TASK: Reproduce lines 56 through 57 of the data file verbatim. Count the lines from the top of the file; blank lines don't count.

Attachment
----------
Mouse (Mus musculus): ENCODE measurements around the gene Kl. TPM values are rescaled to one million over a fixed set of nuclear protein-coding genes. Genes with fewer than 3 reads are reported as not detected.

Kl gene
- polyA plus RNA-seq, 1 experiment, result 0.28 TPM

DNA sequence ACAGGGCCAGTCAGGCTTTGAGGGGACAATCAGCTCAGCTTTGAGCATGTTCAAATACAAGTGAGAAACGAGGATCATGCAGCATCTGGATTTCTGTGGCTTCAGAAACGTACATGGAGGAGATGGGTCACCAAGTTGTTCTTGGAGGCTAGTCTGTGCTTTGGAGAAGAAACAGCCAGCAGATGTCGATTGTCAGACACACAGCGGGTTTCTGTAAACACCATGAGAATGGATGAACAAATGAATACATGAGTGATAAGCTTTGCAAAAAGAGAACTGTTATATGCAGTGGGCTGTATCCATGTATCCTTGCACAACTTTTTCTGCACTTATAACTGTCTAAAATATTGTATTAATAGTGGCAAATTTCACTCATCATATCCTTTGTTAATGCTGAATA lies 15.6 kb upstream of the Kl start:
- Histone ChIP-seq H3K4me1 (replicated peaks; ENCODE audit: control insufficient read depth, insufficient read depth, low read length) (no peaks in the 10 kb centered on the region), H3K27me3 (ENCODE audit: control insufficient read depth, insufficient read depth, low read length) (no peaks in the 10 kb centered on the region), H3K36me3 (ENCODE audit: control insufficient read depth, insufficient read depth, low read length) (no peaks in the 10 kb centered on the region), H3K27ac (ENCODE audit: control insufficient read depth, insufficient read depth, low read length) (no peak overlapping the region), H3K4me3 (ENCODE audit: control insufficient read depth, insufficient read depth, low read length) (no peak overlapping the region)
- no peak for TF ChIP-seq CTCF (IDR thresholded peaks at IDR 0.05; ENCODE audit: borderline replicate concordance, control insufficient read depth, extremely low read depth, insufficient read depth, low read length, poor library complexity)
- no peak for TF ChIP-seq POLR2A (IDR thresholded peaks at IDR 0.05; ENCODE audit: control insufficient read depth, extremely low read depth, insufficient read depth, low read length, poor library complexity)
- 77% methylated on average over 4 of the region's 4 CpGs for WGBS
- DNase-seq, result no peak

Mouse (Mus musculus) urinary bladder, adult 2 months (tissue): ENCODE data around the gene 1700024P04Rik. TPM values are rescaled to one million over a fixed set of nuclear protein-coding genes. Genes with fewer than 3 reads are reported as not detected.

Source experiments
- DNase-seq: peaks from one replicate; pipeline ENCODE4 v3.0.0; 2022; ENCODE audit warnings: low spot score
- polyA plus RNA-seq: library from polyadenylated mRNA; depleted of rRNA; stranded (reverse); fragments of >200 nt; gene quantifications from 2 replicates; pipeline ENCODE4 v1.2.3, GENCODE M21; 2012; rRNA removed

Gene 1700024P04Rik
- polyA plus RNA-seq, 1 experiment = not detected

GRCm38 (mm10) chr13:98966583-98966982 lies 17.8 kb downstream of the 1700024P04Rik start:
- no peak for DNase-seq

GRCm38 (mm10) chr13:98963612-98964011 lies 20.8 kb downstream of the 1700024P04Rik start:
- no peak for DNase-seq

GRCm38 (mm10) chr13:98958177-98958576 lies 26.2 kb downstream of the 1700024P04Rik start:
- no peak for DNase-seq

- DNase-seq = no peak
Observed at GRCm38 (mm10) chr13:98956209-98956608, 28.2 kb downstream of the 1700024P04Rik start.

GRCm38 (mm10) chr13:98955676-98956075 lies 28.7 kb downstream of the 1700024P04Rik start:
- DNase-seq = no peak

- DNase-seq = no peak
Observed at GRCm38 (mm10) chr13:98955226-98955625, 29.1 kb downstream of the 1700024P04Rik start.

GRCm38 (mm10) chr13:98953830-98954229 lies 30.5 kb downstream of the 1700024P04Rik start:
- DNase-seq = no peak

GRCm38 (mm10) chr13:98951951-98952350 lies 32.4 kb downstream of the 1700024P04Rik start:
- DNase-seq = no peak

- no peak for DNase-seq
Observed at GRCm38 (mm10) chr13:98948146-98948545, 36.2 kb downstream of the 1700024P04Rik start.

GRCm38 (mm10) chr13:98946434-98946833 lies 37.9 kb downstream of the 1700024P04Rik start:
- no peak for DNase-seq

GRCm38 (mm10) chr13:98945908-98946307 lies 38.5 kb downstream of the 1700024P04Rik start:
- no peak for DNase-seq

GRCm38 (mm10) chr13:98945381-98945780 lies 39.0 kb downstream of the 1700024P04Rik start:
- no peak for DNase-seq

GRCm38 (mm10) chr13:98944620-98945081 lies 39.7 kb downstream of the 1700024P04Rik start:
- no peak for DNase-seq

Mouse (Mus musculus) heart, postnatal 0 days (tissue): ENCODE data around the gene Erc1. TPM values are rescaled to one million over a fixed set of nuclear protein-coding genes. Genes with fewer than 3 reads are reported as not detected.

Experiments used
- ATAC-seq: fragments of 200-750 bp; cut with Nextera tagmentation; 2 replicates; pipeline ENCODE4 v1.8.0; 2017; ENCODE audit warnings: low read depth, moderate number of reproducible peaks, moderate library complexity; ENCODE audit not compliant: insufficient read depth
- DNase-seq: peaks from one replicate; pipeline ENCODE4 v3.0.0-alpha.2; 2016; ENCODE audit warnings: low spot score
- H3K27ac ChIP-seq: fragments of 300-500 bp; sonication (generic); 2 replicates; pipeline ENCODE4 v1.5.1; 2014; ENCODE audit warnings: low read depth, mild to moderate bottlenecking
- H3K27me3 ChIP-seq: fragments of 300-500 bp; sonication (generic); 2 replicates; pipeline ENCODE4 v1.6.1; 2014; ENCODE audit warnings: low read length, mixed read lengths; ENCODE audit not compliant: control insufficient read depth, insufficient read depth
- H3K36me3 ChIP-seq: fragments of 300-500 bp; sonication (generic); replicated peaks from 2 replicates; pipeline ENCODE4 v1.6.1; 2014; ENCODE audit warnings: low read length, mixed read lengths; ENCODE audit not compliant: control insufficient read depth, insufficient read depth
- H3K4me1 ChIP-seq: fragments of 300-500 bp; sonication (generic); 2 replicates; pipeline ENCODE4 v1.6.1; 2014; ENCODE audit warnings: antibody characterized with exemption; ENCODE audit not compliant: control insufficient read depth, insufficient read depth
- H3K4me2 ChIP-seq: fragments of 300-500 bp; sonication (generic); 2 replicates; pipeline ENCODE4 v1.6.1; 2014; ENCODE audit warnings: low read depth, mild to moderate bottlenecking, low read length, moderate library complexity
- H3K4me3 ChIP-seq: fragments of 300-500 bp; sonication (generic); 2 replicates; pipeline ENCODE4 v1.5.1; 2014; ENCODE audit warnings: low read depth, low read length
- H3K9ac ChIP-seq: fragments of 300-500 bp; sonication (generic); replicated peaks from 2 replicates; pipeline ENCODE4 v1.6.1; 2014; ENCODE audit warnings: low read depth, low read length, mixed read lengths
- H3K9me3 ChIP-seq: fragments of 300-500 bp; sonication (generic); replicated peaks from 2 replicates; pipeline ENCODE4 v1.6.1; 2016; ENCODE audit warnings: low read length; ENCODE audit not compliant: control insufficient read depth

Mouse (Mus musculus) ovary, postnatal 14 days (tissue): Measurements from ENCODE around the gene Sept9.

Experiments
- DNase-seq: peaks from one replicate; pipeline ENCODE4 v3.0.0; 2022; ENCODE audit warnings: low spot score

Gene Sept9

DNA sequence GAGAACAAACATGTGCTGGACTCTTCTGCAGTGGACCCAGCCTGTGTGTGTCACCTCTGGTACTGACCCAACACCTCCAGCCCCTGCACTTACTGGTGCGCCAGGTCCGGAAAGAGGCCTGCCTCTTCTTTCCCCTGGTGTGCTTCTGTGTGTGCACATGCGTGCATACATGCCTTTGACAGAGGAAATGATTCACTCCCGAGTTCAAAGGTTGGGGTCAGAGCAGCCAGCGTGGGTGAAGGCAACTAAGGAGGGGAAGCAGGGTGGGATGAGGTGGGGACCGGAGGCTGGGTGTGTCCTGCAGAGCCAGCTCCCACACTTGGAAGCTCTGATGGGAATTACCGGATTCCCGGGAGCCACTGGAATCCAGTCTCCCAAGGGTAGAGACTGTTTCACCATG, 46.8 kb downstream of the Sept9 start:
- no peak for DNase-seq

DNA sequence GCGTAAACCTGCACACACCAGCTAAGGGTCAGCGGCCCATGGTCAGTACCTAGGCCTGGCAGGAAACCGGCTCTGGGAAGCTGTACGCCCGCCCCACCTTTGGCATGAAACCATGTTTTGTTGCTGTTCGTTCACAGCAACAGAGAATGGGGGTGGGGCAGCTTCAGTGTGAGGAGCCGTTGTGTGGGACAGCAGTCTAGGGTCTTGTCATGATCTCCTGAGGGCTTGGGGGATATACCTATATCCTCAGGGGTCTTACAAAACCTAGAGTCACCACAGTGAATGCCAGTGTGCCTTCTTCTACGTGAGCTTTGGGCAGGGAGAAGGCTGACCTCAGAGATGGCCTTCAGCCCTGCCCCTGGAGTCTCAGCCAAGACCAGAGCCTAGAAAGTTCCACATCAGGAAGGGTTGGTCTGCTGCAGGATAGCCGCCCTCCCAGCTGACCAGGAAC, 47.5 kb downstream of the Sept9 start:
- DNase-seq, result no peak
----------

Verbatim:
- DNase-seq: peaks from one replicate; pipeline ENCODE4 v3.0.0; 2022; ENCODE audit warnings: low spot score

Gene Sept9